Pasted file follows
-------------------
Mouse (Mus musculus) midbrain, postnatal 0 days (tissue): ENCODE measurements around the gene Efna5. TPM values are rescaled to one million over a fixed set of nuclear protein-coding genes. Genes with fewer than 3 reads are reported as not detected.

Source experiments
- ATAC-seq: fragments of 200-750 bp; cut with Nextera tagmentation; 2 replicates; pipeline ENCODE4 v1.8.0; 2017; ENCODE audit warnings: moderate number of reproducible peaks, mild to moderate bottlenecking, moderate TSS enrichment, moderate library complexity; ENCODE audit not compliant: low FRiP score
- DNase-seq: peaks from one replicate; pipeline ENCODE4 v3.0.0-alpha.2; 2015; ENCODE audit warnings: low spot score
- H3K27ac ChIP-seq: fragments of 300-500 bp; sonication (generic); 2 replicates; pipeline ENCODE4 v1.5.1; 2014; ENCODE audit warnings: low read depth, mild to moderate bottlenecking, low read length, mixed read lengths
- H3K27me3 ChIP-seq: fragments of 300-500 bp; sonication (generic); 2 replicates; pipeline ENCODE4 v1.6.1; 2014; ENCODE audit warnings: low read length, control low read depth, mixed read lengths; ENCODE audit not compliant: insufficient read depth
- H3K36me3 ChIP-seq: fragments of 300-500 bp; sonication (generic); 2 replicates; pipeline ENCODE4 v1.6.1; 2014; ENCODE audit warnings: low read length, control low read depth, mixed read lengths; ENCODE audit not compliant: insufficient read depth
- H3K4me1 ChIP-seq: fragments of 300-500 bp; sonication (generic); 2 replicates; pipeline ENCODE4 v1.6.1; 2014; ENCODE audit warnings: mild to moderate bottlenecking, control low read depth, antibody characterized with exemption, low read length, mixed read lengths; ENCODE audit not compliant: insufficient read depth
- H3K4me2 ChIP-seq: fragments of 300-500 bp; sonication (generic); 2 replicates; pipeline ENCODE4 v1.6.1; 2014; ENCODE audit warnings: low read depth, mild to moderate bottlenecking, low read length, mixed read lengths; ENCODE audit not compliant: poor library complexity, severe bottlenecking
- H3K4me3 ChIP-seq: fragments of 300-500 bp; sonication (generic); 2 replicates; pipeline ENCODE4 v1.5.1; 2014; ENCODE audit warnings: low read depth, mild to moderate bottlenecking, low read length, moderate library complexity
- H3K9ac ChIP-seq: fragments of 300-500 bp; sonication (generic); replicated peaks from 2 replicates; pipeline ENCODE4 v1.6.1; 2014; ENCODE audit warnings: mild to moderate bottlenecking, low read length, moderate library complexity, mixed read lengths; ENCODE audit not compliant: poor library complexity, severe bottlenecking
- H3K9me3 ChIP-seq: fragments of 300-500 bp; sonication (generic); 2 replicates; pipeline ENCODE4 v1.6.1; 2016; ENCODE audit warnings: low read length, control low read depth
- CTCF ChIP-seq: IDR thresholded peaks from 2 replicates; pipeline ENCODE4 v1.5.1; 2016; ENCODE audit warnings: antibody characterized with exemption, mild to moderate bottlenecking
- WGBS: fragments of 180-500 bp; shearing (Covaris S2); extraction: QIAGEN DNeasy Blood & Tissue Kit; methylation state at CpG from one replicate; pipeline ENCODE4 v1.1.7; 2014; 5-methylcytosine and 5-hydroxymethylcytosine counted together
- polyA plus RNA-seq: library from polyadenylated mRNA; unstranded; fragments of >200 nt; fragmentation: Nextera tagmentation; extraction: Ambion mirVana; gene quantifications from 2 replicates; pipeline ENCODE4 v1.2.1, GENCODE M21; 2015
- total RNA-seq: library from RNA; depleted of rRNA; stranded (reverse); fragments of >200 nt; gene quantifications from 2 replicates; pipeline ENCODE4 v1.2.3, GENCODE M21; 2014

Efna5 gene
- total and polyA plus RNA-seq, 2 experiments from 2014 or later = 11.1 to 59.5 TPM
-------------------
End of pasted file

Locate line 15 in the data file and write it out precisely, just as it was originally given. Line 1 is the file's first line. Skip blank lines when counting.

- polyA plus RNA-seq: library from polyadenylated mRNA; unstranded; fragments of >200 nt; fragmentation: Nextera tagmentation; extraction: Ambion mirVana; gene quantifications from 2 replicates; pipeline ENCODE4 v1.2.1, GENCODE M21; 2015